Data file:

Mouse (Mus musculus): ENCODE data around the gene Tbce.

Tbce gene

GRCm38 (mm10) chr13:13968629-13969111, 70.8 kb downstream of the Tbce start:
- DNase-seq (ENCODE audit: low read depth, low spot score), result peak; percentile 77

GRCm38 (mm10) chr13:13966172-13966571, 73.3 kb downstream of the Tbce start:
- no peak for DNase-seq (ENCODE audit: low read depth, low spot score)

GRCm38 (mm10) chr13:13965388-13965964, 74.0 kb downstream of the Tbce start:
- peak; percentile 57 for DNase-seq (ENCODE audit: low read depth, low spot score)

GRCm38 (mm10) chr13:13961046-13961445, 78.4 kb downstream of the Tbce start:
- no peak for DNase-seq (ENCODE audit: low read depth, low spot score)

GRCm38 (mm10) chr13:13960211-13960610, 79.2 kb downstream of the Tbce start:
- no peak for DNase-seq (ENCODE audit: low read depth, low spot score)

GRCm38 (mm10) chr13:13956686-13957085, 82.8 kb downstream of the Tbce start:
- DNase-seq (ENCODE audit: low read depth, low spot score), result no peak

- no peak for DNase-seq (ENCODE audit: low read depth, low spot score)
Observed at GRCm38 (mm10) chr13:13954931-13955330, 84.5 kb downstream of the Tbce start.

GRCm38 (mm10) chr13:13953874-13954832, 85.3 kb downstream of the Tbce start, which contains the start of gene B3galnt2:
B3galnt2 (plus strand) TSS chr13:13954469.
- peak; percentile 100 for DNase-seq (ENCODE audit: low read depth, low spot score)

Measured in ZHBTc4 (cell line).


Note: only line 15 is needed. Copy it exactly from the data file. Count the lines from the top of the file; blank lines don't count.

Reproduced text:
- no peak for DNase-seq (ENCODE audit: low read depth, low spot score)